Bolivia approves natural gas law

Dec 20, 2004 01:00 AM

by Tyler Bridges

How to profit from the country's huge natural gas reserves has convulsed Bolivia over the past two years.
It toppled the president in October 2003, forced successor Carlos Mesa to hold a nationwide referendum in July to gain public support for his proposal and now Congress' current plan is on a collision course with Mesa, Bolivia's foreign lenders and the foreign petroleum companies that found and currently control the gas reserves.

In the meantime, during the often tumultuous and sometimes bloody debate, the biggest potential consumers of Bolivian gas -- California, Chile and Mexico -- have dropped out, leaving the secondary markets of Brazil and Argentina.
"We've lost all of our [major] markets," said Juan Cariaga, a former finance minister. "We're left in the worst of circumstances."

Natural gas has been such an explosive issue because it has been seen as the economic saviour for a country with a turbulent history that is also South America's poorest and that depends on foreign lenders to pay its bills. Adding fire to the incendiary mix is Bolivia's powerful anti-foreign sentiment.
The latest imbroglio threatens the political survival of President Mesa, who "is now being perceived as weak," said a foreign diplomat. "The momentum of July [when the referendum was held] is gone."

Foreign concerns
After Bolivians approved Mesa's five-question referendum, he asked the Congress to rewrite the natural gas law to allow the foreign petroleum companies to retain control of their reserves while having to pay higher taxes. In November, however, the House gave preliminary approval to a Socialist measure that would have the state unilaterally seize control of the natural gas reserves and impose an immediate and much higher tax than Mesa proposed.
"The gas reserves belong to the Bolivian people," Evo Morales, head of the Movement Toward Socialism party, a member of Congress and a leading contender for president in 2007, said. "The gas shouldn't be in private hands. The petroleum companies can be partners, just not owners."

Morales' constituents -- and perhaps most Bolivians -- doubt whether the foreign-controlled gas will put money in their pockets given the long history of foreign companies exploiting the country's natural resources with little benefit for average Bolivians. Morales predicted that the full Congress will approve the measure early next year.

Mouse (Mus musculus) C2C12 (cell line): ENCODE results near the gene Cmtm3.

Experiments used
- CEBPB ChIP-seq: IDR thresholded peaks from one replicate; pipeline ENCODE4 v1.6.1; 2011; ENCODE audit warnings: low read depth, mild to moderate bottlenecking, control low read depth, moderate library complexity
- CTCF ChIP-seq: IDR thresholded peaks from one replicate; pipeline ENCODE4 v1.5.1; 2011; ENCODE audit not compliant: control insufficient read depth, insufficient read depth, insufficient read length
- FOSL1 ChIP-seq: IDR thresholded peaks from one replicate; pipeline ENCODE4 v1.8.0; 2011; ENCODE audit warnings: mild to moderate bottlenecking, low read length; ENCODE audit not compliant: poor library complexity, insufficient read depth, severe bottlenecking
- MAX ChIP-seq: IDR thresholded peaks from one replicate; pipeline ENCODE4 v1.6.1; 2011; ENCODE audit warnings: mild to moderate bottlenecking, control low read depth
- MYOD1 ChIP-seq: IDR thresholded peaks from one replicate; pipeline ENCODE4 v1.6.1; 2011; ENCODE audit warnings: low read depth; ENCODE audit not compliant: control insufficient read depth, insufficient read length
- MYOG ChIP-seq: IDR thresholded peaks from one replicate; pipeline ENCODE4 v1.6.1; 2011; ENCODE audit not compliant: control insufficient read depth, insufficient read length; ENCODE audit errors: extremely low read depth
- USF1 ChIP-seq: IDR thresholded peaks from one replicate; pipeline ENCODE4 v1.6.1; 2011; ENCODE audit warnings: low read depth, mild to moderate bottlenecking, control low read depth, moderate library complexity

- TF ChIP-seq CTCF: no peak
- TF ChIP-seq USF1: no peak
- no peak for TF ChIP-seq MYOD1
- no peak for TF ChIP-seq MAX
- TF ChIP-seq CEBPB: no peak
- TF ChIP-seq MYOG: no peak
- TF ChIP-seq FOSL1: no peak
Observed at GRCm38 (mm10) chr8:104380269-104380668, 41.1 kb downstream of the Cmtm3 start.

The country's more moderate political parties -- who still hold most of the seats in Congress even after a disastrous showing in municipal elections earlier -- have supported Morales thus far to spite Mesa, a political novice and independent. But they are playing a risky game. Foreign companies and their allies in the international community have said the law would amount to the forced nationalization of the reserves.

Aid reduction
This would prompt lawsuits by the foreign companies and would likely prompt a reduction in aid by the United States, the World Bank, the International Monetary Fund and the Inter-American Development Bank, sources in the international community said.
The Brazilian government has also pointedly warned leaders of Congress against passing the bill since the Brazilian petroleum company, Petrobras, is the largest investor in Bolivia.

"The bill would leave Bolivia on the brink of committing suicide," said Carlos Alberto Lopez, a consultant to the Bolivian Chamber of Hydrocarbons and a former secretary of Energy.
Countered Morales: "If the World Bank, Spain, the United States and the IMF want to fight against poverty, they should be with us because under our plan we'll have more money to fight poverty." Besides, he added, "the private companies have to think about the poor, not just making money."

Mesa's big mess
Analysts blame Mesa in part for the troubles because one of his questions approved by voters called for "nationalizing" the gas reserves. Mesa said it really meant giving the state greater control over the reserves while keeping them under foreign control. But with polls showing that most voters thought it did actually mean nationalization, Movement Toward Socialism and the more moderate and conservative political parties used that to rewrite Mesa's proposal.
The president and his top aides hope that the moderates and conservatives will have a change of heart and produce a bill acceptable to the foreign community. If not, Mesa would probably veto the measure and Congress might well override him. At that point, "it would be difficult for Mesa to stay on," a Latin American ambassador said. Then Bolivia would once again have new presidential elections.

Meanwhile, Mexico, the latest market touted by Mesa for Bolivia's gas, has evaporated.
The Mexican electricity company, Comision Federal de Electricidad, the main potential buyer, is expected to announce early next year what industry analysts in La Paz are saying privately now: company officials no longer regard Bolivia as a viable option for their natural gas needs because of the political and economic uncertainty.

Chilean boycott
Mesa has already ruled out the simplest and most profitable option of all: sending the gas through an existing pipeline to Chile, which has a need for the gas. Mesa was responding to popular opinion. Bolivians have hated their southern neighbour since Chile grabbed Bolivia's coast following the 1879-1883 War of the Pacific.
When former President Gonzalo Sanchez de Lozada said he wanted to send the gas to Chile, Bolivians rioted. Government troops killed 70 people, inflaming the situation and forcing Sanchez de Lozada to resign in October 2003.

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